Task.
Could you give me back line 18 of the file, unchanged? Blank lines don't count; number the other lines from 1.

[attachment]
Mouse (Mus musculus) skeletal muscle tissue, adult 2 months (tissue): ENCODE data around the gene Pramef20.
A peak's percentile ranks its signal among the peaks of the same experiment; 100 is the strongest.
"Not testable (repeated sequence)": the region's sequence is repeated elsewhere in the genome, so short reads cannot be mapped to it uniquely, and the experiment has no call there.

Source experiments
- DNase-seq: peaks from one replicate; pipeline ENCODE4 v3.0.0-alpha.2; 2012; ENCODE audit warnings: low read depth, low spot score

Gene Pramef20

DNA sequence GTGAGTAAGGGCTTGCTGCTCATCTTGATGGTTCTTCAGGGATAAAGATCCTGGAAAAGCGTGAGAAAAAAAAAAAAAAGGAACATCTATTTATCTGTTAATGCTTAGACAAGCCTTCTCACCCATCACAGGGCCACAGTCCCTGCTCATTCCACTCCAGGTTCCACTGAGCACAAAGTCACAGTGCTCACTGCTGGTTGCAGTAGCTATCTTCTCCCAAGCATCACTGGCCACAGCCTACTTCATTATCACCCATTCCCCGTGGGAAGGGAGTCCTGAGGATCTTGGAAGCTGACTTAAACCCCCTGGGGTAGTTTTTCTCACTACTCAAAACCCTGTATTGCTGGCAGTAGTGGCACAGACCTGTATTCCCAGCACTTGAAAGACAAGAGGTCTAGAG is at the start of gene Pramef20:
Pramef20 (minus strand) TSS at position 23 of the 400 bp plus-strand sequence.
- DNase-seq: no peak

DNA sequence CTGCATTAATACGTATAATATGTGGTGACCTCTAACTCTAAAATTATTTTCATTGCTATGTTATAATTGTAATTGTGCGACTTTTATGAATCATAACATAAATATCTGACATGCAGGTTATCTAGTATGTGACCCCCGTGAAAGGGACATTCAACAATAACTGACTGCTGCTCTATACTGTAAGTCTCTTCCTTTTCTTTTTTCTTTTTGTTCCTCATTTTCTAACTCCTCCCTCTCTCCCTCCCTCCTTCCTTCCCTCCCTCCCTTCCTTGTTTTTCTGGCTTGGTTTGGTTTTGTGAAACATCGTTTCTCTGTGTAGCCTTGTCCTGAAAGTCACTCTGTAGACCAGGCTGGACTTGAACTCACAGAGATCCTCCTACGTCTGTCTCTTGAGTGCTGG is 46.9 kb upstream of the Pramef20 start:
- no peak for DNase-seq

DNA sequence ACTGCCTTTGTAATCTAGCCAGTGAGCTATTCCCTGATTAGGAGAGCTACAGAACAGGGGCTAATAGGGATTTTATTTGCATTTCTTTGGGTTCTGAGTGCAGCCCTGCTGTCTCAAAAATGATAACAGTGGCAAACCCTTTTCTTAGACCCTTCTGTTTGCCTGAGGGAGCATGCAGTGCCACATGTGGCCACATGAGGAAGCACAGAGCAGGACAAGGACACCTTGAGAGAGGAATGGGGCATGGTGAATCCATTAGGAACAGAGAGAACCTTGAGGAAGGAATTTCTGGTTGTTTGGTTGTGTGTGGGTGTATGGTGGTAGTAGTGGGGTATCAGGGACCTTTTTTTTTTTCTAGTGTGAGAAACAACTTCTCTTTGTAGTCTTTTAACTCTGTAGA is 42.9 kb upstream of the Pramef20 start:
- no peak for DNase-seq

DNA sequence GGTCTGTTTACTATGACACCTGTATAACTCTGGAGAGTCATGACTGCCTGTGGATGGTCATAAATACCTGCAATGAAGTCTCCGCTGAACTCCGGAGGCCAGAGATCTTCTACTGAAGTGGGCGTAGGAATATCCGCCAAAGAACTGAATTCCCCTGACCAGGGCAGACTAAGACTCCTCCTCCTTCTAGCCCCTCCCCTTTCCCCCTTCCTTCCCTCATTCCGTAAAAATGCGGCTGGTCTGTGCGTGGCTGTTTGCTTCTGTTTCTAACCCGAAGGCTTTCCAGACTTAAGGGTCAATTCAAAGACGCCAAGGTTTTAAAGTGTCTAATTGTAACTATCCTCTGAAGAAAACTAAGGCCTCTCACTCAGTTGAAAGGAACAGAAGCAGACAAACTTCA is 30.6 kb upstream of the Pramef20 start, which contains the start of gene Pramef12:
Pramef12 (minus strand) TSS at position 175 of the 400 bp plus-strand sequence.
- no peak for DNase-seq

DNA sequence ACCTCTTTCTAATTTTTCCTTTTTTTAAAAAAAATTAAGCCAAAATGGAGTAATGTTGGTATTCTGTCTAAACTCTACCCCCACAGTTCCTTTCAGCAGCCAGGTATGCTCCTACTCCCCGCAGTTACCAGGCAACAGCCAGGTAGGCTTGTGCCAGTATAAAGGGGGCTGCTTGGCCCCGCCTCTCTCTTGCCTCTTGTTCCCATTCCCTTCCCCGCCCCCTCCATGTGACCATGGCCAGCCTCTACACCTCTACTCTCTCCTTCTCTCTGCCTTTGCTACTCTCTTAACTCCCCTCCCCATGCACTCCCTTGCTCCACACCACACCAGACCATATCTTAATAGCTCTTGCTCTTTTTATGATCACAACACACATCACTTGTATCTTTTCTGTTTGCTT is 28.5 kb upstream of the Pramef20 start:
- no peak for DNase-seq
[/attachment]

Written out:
- no peak for DNase-seq